Barda's research revealed the diverse ethnic mosaic from which the Egyptian community was comprised. Only 15 percent of the survey's respondents were born to families that had lived in Egypt for several generations. Over 80 percent were children or grandchildren of immigrants who had arrived in Egypt following the economic boom created by the opening of the Suez Canal in 1869. Half of the Jewish immigrants arrived in Egypt from across the Ottoman Empire, and the other half came from Europe. The overwhelming majority of the community underwent a secularization process in the 1930s. Inter-ethnic marriages were widespread. Professor Vivianne Schinasi-Silver of Toronto said that her grandparents had come to Egypt from Turkey, Lebanon, Russia and Spain.
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*For a copy of a 30-page paper given by Racheline Barda at Sydney university in April, please Email me
Tuesday, July 11, 2006
"As an American Jew visiting Iran, I apparently made an irresistible target. "Zionist Israel," an Iranian official instructed me, was the root of all problems in the Middle East; a Western "colonial imposition" on Muslim lands that must be reversed.
"It's Iran's own fault," I replied. "If Cyrus the Great hadn't freed the Jews from Persian slavery 2,500 years ago and told them to return to Jerusalem and rebuild their Temple, there wouldn't be an Israel." The official chuckled and changed the subject.
Today, it's hard to imagine two more bitter enemies than Iran and Israel. Iranian President Mahmoud Ahmadinejad calls for Israel to be wiped off the map. Israeli Prime Minister Ehud Olmert calls a nuclear- armed Iran an existential threat to Israel.
Yet animosity between Iran and Israel is an historical aberration. Before Iran's 1979 Islamic Revolution, ancient cultural bonds and common strategic interests between Persians and Jews made Iran and Israel close allies. Even today, enduring strategic interests suggest that a revived Persian-Jewish partnership, while by no means imminent, is inevitable.
If he knew his history, Ahmadinejad would recall that Iranian diplomats in Europe saved thousands of Jews from the Holocaust and that Iran served as an escape route for Iraqi Jews fleeing to Israel after the 1948 war for Israeli independence. In fact, Iran was one of the first Muslim countries to establish diplomatic and trade relations with the state of Israel (...)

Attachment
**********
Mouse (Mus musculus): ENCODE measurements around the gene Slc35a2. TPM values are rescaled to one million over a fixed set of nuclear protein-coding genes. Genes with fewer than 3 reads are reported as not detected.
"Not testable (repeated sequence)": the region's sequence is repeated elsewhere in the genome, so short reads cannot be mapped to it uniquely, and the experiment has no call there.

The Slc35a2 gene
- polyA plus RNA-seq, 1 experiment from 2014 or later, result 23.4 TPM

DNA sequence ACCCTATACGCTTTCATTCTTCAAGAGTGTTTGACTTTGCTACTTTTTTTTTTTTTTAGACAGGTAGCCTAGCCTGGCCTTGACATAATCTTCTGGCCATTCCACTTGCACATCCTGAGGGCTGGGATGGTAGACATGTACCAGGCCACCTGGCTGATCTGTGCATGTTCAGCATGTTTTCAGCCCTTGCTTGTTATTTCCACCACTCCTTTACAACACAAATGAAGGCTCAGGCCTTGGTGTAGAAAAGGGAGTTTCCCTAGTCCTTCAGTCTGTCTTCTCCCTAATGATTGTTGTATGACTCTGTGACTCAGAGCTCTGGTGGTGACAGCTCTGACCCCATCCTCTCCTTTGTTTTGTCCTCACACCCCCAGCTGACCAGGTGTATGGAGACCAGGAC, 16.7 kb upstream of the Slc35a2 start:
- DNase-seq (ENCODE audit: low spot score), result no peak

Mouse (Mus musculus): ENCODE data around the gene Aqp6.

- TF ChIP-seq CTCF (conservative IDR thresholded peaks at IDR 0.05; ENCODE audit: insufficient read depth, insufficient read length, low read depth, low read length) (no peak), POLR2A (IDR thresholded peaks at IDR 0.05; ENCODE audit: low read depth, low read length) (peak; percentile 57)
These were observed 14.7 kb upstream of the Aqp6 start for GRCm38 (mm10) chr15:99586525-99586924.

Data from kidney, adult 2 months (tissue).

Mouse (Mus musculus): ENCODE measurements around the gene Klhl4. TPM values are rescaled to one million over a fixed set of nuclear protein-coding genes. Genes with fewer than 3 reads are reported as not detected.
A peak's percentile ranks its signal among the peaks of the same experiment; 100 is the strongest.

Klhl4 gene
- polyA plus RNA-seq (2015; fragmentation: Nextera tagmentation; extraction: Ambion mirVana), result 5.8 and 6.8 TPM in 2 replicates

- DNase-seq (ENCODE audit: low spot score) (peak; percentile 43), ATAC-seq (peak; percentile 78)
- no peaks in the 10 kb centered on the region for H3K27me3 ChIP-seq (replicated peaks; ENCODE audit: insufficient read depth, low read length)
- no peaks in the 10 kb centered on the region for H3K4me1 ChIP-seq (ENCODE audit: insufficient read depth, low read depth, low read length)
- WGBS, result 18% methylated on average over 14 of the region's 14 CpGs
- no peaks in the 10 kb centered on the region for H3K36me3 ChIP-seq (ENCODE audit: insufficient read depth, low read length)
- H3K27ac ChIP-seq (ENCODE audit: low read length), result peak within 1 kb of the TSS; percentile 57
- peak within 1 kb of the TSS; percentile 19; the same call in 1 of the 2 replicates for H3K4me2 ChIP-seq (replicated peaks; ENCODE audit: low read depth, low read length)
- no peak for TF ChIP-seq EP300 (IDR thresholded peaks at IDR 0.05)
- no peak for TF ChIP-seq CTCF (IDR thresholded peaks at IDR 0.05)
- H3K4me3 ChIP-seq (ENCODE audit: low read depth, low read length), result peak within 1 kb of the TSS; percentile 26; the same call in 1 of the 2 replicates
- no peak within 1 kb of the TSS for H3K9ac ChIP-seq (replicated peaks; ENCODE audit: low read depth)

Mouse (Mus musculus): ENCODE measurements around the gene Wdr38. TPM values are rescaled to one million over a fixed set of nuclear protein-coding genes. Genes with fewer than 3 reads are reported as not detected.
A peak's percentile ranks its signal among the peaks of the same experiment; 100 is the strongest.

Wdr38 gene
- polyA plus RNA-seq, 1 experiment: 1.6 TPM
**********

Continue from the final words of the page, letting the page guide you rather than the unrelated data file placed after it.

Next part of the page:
Israel will need Iran, and Syria, to reign in Hezbollah, Hamas and Islamic Jihad. Iran will need Israel, and its powerful lobby in Washington, to repeal U.S. economic sanctions.
Indeed, now that Washington has ended its 27- year-old policy against direct talks with Tehran, the door has opened, if only slightly, to a broader Iranian-American rapprochement. But for both Tehran and Washington, the road to reconciliation runs through Jerusalem.
When their governments are ready, the best bridge between Iran and Israel will be the enduring cultural links between their peoples.
Israel's community of 200,000 Iranian Jews - including a deputy prime minister, military chief and a Farsi-speaking president - are well-placed to forge new ties and trade with their ancestral homeland.
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A contrasting view from Edwin Black here about Iran's links to Nazism
TEHRAN (Fars News Agency) -- Iranian Jewish Community in a statement released here on Monday condemned Israeli atrocities against the Palestinians. In their statement, Iranian Jews have expressed their sympathy with the oppressed Palestinian people and stated their profound concern over the increasingly intensifying violence by the Zionist Regime, which has so far claimed the lives of many innocent human beings and resulted into growing usurpation of the Palestinian nation's rights.
The statement further calls on the international circles and bodies as well as human rights organizations to take immediate action to play a mediatory role to stop any further intensification of the ongoing unjust war which has and will yield no fruits but increasing cultural, economic, heath and hygiene weakening and poverty in the region and massacre of more and more Palestinian children, women and old persons.
The Iranian Jewish Community has also stressed, "The Zionist Regime's violence and genocide of the Palestinians do not at all comply with the religious fiats and decrees presented by Prophet Muses (sic) and all the God-fearing Jews and followers of Prophet Muses, thus, express their profound hatred for such movements and measures."
It has often been said that New York is a Jewish city. One can safely say the same about Baghdad of the first half of the twentieth century.